CodeAcademy has a PHP course. So does Tuts+, and Lynda. All are great. Although, I’d personally recommend Larry Ullman’s PHP and MySQL for Dynamic Web Sites, which at the time of writing is available for $28.90 on Amazon. I own a copy myself, and have found it to be an approachable, accessible, guide to web development with the PHP programming language.


I have no doubt that the average teenager would be able to grasp the contents of this book.

Failing that, MakeUseOf has published a guide to PHP (written by yours truly), available to read for free here.

But above all, instill in your child that learning to build for the web is a learning process, and one which takes time and dedication. To keep your child motivated, you might want to set them a project they can work towards.

There are lots of simple websites that could be built by a learner developer. Perhaps a guestbook, or a microblogging site like Twitter.

One of the most overlooked aspects of learning to code is feedback. Once they’ve build something, consider convincing them to share it on Github, so more experienced developers can critique and offer guidance. The Learn Programming subreddit is also pretty good for that.

And then, perhaps teach your child how to host and manage their own Linux web servers by purchasing them a Digital Ocean droplet, which costs as little as $5 per month.

Attend A Code Club

Okay, I’m cheating here.

This isn’t a project, per se. But if you want to teach your child the basics of computing, and you want to do it in a more structured, social manner, then you should take them to a code-club.

The availability of these will, of course, will vary based upon where you live. In the UK, there’s Code Club, a not-for-profit that aims to teach children between the ages of 9 and 11 to code. Code Clubs can be found in most major towns and cities, with the tuition organized in ‘terms’. Each term teaches a different facet of programming, such as Scratch, HTML and CSS, and Python, with the course content getting more and more complex as each term progresses.

Code Clubs often take advantage of Raspberry Pis and Linux, due to the fact they’re extremely cheap to acquire compared to traditional computers.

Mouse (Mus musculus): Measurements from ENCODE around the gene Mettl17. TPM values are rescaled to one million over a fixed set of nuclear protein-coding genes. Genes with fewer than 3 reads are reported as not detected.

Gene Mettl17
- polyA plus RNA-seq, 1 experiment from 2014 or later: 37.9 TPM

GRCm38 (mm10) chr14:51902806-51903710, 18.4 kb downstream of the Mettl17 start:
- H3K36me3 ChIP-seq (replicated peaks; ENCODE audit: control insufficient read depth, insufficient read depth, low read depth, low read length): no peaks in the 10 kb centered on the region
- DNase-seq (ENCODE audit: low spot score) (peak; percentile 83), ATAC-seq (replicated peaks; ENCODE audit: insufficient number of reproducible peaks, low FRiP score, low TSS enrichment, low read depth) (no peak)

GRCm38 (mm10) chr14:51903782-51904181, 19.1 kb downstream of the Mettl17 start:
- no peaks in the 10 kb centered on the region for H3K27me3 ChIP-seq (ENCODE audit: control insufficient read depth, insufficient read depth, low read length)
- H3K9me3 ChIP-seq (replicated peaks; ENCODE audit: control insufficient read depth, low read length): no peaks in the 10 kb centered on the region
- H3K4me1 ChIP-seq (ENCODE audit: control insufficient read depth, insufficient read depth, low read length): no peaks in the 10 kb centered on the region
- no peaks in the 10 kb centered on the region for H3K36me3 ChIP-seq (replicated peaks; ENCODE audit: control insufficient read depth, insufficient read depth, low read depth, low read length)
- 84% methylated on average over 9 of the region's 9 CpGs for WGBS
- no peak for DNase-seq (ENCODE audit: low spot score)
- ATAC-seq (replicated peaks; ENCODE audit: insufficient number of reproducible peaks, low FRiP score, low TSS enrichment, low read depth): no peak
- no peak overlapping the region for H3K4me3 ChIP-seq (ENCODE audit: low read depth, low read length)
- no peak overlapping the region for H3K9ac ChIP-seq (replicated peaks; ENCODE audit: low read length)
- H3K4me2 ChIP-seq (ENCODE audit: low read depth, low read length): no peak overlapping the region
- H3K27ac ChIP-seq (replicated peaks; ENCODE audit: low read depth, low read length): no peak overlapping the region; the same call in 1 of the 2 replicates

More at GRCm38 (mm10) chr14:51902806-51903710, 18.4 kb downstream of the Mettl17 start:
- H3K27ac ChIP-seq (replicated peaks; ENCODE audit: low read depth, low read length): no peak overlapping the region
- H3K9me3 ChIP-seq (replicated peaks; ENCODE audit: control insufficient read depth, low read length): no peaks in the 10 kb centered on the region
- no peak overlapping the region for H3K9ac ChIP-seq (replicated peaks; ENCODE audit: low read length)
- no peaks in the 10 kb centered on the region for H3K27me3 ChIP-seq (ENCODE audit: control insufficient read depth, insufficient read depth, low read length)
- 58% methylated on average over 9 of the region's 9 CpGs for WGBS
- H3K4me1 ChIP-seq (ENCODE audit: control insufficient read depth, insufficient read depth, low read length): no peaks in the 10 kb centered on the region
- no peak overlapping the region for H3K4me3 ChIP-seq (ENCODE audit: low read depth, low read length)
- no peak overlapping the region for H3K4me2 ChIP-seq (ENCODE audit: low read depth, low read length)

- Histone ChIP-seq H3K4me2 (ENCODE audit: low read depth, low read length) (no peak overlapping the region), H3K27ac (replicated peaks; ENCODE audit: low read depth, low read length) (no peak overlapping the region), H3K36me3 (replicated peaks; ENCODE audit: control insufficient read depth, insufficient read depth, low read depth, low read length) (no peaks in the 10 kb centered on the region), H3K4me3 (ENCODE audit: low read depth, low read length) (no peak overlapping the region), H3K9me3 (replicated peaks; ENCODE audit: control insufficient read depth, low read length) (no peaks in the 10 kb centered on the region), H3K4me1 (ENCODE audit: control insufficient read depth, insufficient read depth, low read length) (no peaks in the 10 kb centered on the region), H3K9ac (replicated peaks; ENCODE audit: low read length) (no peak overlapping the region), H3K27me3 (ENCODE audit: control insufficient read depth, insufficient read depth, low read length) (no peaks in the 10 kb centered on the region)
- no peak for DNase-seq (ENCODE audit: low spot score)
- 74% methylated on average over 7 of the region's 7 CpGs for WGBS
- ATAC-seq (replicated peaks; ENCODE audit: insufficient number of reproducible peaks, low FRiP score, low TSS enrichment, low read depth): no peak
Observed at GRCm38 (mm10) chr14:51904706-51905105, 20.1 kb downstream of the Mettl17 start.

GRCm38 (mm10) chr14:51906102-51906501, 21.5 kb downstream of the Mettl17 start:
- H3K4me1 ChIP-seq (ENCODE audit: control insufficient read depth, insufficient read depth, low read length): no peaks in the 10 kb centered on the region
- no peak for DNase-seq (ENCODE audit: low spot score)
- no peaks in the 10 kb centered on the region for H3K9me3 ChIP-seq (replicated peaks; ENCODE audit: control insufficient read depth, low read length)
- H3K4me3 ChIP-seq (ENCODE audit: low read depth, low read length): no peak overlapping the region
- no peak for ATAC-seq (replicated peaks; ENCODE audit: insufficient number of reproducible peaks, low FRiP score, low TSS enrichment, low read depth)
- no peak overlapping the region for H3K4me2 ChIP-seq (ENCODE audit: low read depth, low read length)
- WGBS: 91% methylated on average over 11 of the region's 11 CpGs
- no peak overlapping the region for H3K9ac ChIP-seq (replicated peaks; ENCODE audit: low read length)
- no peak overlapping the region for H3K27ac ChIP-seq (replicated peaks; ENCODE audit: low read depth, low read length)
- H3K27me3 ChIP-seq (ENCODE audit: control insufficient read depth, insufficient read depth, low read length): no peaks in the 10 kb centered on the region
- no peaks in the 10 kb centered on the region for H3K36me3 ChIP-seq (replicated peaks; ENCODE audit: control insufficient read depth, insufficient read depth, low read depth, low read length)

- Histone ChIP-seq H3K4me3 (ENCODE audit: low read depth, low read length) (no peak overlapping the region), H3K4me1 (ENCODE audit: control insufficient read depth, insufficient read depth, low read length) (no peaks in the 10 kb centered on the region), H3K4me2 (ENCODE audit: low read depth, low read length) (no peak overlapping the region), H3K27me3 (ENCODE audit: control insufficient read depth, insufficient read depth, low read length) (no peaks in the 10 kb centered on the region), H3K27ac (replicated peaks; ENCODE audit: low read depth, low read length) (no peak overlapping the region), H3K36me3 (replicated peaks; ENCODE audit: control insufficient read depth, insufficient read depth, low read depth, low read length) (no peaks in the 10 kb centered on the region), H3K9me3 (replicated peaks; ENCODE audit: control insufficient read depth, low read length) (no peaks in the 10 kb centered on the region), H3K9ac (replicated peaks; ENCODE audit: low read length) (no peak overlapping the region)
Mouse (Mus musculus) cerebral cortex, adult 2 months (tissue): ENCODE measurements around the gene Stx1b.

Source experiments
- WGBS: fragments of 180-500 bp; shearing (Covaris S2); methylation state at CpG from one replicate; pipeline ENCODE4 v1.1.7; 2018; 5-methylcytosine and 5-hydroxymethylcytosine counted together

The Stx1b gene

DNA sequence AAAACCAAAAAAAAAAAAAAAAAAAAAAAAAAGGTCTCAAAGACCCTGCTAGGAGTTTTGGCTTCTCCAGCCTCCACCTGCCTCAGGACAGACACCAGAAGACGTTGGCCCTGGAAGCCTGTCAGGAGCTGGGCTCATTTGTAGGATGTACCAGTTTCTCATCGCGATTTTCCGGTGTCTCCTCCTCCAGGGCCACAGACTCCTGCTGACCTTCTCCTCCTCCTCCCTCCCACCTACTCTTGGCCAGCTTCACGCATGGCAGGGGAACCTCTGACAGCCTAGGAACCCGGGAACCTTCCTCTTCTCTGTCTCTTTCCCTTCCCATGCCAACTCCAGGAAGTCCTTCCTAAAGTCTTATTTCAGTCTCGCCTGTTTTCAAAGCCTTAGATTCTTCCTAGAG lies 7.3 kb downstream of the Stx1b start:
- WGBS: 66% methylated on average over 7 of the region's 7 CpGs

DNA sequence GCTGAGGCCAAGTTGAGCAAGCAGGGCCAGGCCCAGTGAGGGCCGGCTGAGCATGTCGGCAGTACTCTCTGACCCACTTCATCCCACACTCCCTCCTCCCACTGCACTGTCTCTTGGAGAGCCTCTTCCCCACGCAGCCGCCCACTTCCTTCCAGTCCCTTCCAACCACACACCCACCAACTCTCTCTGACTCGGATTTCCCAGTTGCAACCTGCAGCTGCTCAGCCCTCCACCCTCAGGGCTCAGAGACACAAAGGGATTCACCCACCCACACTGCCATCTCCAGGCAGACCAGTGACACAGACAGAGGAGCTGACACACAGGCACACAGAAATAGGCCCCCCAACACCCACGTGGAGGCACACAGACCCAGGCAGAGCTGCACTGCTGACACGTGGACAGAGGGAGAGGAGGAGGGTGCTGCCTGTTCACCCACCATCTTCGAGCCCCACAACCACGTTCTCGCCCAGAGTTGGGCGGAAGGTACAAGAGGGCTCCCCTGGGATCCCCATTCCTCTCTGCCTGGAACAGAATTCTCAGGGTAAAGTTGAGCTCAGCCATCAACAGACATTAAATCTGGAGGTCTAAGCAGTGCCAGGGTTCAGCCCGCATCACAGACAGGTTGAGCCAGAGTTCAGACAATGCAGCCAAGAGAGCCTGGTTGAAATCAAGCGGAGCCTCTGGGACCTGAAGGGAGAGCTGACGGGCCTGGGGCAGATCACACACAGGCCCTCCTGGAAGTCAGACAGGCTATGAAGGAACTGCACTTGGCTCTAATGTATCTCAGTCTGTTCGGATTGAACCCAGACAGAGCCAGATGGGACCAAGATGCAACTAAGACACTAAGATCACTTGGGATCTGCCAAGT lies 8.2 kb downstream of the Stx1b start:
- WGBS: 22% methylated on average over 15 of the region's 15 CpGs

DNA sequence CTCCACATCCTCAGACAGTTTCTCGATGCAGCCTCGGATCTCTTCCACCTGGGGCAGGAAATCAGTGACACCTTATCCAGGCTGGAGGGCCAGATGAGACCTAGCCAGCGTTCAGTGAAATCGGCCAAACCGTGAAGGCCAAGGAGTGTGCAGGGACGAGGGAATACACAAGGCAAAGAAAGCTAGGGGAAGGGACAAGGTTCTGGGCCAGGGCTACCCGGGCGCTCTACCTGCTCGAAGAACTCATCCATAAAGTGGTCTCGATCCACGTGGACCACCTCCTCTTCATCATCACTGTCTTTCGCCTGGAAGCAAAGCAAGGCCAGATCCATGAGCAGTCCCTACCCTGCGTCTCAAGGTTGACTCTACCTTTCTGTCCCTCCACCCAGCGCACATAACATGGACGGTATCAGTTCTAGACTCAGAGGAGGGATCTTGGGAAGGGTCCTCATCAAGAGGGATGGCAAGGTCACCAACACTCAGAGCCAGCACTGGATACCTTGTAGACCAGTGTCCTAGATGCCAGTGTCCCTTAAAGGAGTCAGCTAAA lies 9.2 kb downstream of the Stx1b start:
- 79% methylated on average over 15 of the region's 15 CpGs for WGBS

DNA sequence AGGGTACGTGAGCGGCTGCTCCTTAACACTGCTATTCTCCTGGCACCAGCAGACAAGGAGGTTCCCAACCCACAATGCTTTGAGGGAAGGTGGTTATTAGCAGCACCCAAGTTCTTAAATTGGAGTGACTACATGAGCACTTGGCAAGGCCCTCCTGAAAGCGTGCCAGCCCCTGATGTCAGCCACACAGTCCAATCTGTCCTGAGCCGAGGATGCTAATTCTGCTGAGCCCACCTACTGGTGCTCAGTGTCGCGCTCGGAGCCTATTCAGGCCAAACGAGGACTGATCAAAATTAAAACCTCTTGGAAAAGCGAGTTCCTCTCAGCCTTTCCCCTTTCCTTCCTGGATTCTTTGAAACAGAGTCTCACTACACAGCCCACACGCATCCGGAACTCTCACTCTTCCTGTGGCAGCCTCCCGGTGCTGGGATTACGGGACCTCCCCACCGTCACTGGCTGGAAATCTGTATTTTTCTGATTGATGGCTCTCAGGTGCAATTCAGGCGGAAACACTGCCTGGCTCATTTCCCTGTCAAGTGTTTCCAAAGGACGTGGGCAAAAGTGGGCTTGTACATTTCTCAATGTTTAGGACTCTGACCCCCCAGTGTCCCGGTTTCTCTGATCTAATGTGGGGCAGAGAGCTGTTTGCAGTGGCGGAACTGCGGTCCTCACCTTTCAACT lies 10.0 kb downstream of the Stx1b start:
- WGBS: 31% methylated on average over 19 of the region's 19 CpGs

But what about across the pond?

America has far, far too many Code Club-like organizations to mention in one article. But there are some that stand out.

The Gates and Zuckerberg funded Code.org is most well known for its Hour of Code project, which tries to get adults and children alike to spend one hour a year learning to code. But did you know that it hosts a near-comprehensive list of computer science classes available in the US, with many available in libraries, community centers and schools?

But I’d be remiss if I didn’t mention the brilliant Black Girls Code, who are doing some really important work. They’re attempting to address the shameful ethnic and gender gap in the STEM (science, technology, engineering and mathematics) field by providing free computer science classes to black girls throughout the US. Classes are available in a number of major cities, subject to availability. Check the Black Girls Code website for more information.

Time To Code

Okay folks. Summer is officially here. The schools have either closed, or are closing. What are you going to do? Are you going to take them to a code club, or are you going to give them a Raspberry Pi and see where their imagination takes them?

Either way, I want to hear about it. Drop me a comment below, and let me know.

Photo Credits: HTML Code (Marjan Krebeji), PHP Code (Bull3t Hughes), learning to use laptop via Shutterstock